Rembrandt’s last dated drawing and the painting that was on his easel when he died both depict the same subject – Simeon with the Christ child in the Temple – in much the same way. In honor of the memorable exhibition Late Rembrandt Schwartz publishes some thoughts on these exceptional works.
In October 2014 the Szépmüvészeti Múzeum in Budapest opened the large and ambitious exhibition Rembrandt and the Dutch Golden Age, with 195 displays, mainly paintings. It was accompanied by a correspondingly large, magnificently printed 606-page catalogue. Preceding the entries are five essays, one of which I wrote and which with the kind permission of the museum I make available on Schwartzlist Documents.
Gary Schwartz, “The meanings of Rembrandt,” in exhib. cat. Rembrandt and the Dutch Golden Age, Budapest (Szépmüvészeti Múzeum) 2014, pp. 36-57
Connoisseurship: l’oeil, la raison et l’instrument, ed. Patrick Michel, Paris (Ecole du Louvre) 2014, pp. 229-37.
Open pdf (663 kB) at Connoisseurship Schwartz
The Rembrandt Research Project had everything going for it when it set out in 1968 to examine the authorship of all the paintings seriously attributed to the master. However, by 1991, after publishing three massive volumes covering half of Rembrandt’s career, it ran out of steam and four of the five members quit the project. The remaining member, Ernst van de Wetering, took it over, admitting that vols. 1-3 were a failure. Schwartz asks why and suggests that the fault lay less with the members of the project than with the impossible pretensions of connoisseurship itself.
Rembrandt’s Dürer is the text of a talk delivered by Gary Schwartz on 9 March 2013 at the opening of a sales exhibition of work on paper by both artists at Christopher-Clark Fine Art, 377 Geary Street, San Francisco. These pages are from a printed brochure produced by the gallery.
The emergence of an unknown painting with a close resemblance to an engraving said to reproduce a painting by Rembrandt brings a host of associated images, objects and persons into play. Continue reading “323 The Rákóczy identity”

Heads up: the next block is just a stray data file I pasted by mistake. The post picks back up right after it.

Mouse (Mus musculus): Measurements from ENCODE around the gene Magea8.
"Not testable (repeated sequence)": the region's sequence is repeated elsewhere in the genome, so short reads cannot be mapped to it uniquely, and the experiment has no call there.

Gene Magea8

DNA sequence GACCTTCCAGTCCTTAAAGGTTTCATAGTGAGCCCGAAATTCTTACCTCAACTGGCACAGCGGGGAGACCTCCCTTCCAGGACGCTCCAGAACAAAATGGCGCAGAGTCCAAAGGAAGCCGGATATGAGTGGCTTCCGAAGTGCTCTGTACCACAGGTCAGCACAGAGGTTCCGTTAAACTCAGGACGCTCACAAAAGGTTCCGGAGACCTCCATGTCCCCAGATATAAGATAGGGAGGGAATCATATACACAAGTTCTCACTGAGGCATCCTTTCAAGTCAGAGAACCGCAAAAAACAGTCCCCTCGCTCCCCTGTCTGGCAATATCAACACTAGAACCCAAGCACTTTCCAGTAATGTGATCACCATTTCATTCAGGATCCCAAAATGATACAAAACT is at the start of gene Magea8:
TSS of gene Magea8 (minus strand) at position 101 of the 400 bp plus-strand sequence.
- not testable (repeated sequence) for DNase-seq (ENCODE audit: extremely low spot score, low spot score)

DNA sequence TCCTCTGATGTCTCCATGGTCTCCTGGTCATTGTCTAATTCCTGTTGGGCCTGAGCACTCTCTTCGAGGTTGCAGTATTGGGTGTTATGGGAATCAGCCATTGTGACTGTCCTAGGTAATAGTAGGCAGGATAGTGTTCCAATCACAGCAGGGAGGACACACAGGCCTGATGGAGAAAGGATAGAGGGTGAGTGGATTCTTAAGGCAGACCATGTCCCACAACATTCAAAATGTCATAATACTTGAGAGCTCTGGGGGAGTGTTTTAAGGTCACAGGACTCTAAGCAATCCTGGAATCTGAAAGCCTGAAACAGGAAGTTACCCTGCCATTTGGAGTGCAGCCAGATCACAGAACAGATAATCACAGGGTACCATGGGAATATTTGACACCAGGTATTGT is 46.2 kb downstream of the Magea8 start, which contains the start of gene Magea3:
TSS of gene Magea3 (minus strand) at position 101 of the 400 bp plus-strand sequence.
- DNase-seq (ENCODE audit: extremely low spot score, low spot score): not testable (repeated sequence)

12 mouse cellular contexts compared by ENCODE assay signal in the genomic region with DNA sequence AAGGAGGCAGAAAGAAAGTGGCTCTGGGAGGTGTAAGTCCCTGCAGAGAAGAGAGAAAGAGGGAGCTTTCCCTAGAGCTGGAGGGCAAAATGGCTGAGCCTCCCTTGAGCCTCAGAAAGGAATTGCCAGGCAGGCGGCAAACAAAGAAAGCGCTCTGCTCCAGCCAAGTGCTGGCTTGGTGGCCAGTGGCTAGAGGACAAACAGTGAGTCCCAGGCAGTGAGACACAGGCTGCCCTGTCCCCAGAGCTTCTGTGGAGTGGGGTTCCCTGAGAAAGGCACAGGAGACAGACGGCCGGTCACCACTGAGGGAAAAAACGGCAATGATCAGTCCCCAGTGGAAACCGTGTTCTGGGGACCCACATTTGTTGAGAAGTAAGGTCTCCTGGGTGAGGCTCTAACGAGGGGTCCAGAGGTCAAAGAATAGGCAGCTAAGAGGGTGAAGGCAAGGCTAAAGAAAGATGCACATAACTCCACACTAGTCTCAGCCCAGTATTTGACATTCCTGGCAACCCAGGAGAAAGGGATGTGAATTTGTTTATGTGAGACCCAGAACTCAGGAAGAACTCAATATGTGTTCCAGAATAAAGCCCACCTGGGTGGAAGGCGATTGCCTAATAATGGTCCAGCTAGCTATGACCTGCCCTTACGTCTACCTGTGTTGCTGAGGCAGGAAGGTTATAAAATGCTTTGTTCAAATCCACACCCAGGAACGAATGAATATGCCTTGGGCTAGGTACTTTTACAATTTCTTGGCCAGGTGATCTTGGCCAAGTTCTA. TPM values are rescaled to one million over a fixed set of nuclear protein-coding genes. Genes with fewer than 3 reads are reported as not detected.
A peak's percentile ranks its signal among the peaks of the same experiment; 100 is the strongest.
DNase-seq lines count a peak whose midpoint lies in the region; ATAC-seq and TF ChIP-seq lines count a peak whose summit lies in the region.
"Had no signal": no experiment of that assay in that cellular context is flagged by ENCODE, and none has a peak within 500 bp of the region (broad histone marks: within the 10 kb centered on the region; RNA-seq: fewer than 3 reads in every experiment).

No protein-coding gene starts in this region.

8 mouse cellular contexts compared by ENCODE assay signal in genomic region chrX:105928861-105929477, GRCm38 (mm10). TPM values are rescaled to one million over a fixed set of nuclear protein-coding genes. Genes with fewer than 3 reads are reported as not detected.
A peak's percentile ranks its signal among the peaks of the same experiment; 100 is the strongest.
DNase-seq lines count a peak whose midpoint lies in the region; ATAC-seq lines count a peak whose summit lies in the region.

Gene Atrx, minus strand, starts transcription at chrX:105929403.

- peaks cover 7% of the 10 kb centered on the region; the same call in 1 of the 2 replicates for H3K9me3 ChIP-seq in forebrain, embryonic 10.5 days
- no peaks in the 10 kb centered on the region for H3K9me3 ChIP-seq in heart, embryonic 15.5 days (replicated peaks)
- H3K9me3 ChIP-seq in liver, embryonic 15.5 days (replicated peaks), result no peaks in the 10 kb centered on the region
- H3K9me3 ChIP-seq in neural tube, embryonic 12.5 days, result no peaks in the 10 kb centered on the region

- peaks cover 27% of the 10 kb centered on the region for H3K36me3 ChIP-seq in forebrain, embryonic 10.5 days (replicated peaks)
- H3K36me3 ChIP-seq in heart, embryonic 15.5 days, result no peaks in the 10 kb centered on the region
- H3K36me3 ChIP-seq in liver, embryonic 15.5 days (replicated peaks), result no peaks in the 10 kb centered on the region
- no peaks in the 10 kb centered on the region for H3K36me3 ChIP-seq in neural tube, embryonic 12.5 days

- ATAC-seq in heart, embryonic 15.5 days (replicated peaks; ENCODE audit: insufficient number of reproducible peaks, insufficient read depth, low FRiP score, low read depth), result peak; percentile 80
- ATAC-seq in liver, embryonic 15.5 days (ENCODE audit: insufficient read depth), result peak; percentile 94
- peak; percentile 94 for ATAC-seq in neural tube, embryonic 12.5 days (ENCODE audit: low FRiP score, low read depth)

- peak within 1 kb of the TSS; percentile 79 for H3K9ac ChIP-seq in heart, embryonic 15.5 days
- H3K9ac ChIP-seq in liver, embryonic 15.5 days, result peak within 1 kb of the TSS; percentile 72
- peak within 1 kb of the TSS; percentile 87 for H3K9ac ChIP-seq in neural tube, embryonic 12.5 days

Cultural pessimists who are sure of the ongoing decline in our appreciation for art will have no choice, after reading Schwartzlist 321, but to change their tune if not their mind. Continue reading “321 Rembrandt, Rubens, the Beau Sancy and the Jew”
The world press has announced that a painting of an old man in Woburn Abbey, England, has been newly discovered to be an authentic Rembrandt. Schwartz, who included the painting in his book on Rembrandt of 1984, as have all other cataloguers of Rembrandt paintings from 1836 on, is incensed that the abbey practices such flagrant spin, and that the press feeds it to us so uncritically. Continue reading “319 Chopped liver at Woburn Abbey”
Gary Schwartz, “Rembrandt: ‘Connoisseurship’ et érudition,” Revue de l’Art 42 (1978), pp. 100-06
Gary Schwartz, “The clones make the master: Rembrandt in 1650,” in: Horizonte: Beiträge zu Kunst und Kunstwissenschaft | Horizons: essais sur l’art et sur son histoire | orizzonti: saggi sull’arte e sulla storia dell’arte | Horizons: essays on art and art research, Zürich (Schweizerisches Institut für Kunstwissenschaft) and Ostfildern-Ruit, Germany (Hatje Cantz) 2001, pp. 53-64
Horizonte is a volume of studies published to mark the 50th anniversary of the Schweizerisches Institut für Kunstwissenschaft (Swiss Institute for Art Research). The article deals with unacknowledged ambiguities in our understanding of Rembrandt.
The terms Rembrandt school, Rembrandt workshop and Pre-Rembrandtist are taken for granted too unquestioningly. In fact, they have created immense confusion. Anticipating the second conference of Rembrandt specialists at Herstmonceux Castle in July 2011, Schwartz calls for a more critical look at the Rembrandt ambit. Continue reading “314 @RembrandtFollowers”